Monday, April 26, 2021



Freaks, Geeks, and Asperger Syndrome: A User Guide to Adolescence was written by Luke Jackson when he was 13 years old. He has Asperger Syndrome and also has a brother on the autism spectrum and another with AD/HD. His book provides tips on bullying, friendship, dating, and relationships. He also talks about how and when to talk to others about being on the autism spectrum. The insights this book provides are useful to parents and teachers as well as to people with AS. The book is 216 pages long and for ages 11-18.

In Rogue by Lyn Miller-Lachmann. Kiara, an eighth-grade girl with Asperger’s is shunned at school and expelled after a violent outburst. She finds friendship with a neighbor boy until dark family secrets (his parents run a meth lab) threaten to destroy more than the budding kinship. Kiara finds inspiration with the X-Men character, Rogue (a mutant who unintentionally hurts anyone she touches until she learns to control her superpower). Kiara eventually discovers that she might just have special gifts of her own- The author, Lyn Miller-Lachmann, has Asperger’s Syndrome which lends authenticity and perspective to the story. Read my interview with Lyn HERE. 241 pages for grades 5-10. 

Out just this month (April 6) is a new book by Temple Grandin- The Outdoor Scientist: The Wonder of Observing the Natural World. This book is 208 pages long for grades 3-7 and contains 40 outdoor projects as well as information about Temple and other scientists who explore the natural world. 

Calling All Minds: How to Think and Create Like an Inventor, also by Temple Grandin, looks at the science and methodology behind various inventions and shows kids how to think like an inventor. Temple talks about the inventions she created as a child. It is 240 pages long and is for kids in grades 3-7. Read more about Temple Grandin and her other books in last week's post.

See books for kids written about the life of Temple Grandin in my April 11 Blog Post.

This last book is not specifically written for kids. It has received both criticism and accolades. I will share both sides of the conversation. The Reason I Jump: The Inner Voice of a Thirteen-Year-Old Boy With Autism was written by Naoki Higashida, a thirteen-year-old boy on the spectrum. He is described as being nonverbal, though to clarify, he is able to read out loud as is described by the translator, David Mitchell in the notes at the end of the book. It is unscripted conversations with which Naoki struggles. Even answering simple questions verbally is a challenge. He reportedly wrote his book (a Q&A interspersed with short, fictional stories) by pointing to letters on an alphabet grid that someone else transcribed into words and sentences. The book has received praise for providing unique insights into autism. It has also received criticism by those who question the validity of the methods used to elicit the answers to the Q&A saying it feels a bit too much like Facilitated Communication (FC) which has been debunked as pseudoscience. In FC an assistant guides and supports the hand of a non-verbal person as they point to letters. That was not the case with Naoki, but he did point to letters on a board in response to questions as opposed to typing them on a computer keyboard or communication device.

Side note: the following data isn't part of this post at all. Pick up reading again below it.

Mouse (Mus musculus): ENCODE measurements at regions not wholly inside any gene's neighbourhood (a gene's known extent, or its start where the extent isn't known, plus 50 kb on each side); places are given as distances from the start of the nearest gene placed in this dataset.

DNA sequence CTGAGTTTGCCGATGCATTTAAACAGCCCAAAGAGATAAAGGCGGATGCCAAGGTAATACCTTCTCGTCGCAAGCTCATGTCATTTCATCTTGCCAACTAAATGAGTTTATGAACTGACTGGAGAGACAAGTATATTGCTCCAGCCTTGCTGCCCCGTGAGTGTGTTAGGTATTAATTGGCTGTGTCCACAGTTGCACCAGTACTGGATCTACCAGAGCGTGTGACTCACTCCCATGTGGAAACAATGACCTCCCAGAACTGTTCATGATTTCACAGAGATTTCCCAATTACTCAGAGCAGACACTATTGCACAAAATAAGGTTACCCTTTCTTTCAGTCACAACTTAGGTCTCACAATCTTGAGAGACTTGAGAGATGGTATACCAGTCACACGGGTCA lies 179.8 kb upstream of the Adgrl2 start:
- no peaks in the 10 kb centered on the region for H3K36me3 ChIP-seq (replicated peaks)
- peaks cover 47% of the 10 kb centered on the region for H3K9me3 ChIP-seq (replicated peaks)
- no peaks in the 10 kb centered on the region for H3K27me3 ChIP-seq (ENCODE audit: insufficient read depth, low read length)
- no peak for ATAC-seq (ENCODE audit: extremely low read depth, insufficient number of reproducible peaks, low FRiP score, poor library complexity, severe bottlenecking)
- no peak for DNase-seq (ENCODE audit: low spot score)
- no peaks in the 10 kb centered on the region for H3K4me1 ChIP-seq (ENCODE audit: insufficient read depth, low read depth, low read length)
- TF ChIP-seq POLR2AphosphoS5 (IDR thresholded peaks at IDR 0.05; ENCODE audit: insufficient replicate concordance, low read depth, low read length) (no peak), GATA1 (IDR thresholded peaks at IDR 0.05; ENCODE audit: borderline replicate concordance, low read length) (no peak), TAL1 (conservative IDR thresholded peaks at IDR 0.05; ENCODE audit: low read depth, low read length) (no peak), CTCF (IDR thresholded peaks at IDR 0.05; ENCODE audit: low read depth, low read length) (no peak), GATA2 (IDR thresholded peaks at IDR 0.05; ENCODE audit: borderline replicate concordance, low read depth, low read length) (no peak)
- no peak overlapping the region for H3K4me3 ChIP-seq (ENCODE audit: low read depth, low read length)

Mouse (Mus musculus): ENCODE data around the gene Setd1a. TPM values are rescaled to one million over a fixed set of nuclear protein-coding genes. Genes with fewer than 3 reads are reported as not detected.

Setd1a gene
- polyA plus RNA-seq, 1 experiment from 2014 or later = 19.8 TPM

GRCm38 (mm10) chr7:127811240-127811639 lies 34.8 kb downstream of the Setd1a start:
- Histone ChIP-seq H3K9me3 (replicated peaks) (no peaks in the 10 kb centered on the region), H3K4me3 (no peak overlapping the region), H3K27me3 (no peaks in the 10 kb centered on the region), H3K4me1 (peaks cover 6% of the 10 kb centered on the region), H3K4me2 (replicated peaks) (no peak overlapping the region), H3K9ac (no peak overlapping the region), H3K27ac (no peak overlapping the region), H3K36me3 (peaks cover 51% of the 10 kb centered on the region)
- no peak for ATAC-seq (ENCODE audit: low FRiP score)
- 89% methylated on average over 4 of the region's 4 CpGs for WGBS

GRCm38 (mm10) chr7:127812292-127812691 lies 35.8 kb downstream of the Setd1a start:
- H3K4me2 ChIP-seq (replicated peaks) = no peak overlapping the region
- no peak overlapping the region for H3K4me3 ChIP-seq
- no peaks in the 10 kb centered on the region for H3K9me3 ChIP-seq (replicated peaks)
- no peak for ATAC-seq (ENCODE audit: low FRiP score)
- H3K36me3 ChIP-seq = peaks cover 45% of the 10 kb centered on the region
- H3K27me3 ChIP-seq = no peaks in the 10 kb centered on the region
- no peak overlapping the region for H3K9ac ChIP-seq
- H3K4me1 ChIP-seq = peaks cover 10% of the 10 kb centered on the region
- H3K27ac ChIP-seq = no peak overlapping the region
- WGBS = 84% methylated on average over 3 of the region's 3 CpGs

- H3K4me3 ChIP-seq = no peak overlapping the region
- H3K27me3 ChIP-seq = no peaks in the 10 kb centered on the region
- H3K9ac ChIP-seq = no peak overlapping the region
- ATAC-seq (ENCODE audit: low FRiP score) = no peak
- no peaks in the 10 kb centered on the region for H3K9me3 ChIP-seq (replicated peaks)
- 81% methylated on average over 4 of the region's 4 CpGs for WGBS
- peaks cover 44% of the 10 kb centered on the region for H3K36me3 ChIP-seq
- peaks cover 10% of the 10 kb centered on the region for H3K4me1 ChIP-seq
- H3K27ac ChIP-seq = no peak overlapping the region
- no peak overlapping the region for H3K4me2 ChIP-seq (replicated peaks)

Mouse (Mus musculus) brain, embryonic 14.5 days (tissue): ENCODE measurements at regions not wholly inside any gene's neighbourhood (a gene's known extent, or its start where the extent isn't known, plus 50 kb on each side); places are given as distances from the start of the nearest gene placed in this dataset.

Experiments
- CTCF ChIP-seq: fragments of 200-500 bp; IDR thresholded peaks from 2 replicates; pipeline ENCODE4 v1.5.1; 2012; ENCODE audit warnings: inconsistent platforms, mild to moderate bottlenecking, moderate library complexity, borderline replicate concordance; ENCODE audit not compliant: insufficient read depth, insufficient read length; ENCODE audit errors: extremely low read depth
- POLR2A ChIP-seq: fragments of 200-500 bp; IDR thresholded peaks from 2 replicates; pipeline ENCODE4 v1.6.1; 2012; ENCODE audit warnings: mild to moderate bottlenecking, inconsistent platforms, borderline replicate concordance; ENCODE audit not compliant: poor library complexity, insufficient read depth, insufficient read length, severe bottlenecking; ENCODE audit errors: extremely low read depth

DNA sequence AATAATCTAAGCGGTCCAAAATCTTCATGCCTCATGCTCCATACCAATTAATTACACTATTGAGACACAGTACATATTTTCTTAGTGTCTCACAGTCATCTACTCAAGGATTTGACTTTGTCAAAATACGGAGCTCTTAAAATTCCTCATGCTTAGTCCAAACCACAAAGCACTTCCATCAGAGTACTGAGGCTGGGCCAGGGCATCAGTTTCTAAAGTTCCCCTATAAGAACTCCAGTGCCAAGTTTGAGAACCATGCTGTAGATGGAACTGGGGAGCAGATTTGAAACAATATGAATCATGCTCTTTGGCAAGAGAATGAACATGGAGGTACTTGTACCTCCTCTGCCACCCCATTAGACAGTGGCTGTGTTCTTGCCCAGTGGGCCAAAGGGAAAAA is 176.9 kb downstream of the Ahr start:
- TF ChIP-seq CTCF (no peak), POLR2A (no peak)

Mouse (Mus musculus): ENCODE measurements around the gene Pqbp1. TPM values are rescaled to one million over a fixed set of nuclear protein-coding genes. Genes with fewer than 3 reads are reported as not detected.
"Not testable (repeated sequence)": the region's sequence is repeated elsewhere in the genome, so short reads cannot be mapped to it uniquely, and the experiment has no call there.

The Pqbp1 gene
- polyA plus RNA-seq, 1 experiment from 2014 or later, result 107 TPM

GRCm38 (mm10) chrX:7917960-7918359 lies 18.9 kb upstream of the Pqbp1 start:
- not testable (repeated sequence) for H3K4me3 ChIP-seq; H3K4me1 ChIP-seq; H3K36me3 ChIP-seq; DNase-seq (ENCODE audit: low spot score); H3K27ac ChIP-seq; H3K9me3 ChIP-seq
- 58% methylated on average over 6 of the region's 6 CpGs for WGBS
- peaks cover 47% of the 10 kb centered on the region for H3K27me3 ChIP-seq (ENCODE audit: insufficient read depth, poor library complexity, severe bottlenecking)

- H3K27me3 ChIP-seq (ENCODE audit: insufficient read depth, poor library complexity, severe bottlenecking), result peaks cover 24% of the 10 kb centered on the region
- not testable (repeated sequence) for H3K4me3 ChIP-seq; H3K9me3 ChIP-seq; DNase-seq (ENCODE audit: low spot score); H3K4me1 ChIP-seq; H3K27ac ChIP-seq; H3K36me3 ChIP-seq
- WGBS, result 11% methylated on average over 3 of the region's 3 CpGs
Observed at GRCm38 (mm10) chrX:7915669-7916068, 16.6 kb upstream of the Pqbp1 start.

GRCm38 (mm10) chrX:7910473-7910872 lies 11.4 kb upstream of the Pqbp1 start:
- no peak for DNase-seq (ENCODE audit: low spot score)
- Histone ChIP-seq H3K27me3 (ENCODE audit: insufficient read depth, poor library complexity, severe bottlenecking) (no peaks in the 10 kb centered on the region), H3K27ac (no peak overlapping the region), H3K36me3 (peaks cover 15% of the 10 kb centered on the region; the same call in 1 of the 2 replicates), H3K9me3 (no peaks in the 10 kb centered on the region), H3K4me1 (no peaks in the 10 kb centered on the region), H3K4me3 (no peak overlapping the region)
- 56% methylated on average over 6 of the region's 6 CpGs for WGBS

ASHA (American Speech-Language-Hearing Association) discourages the use FC and Spelling to Communicate. Read the ASHA  perspective to learn why. They do support independent typing as well as other forms of augmentative and alternative communication that are more independent in nature.

David Mitchell, the best-selling author of Cloud Atlas, translated Why I Jump into English with his wife, K.A. Yoshida. Mitchell appears in a video interview talking about his experience with the translation. He first became acquainted with Naoki's story when trying to better understand his own son with autism. He then set out to translate the book from Japanese into English so that he could share the story and its insights with his son's teachers. Watch his interview on YouTube and read his Q&A HERE

At the end of the English translation of the book, Mitchell talks about conversations he has had with Naoki using his communication board. He also says that Naoki is a motivational speaker who reads aloud from a prepared script. He does not answer questions from the audience verbally, though. He types those responses. I looked on YouTube but could not find any examples of these motivational talks. If anyone is aware of any, I would like to know.

A 2020 documentary film of the same title inspired by the book features 5 other young people with autism. Watch the TRAILER to learn more. 

Read this blog post by the National Council on Severe Autism which raises concerns about the movie. 

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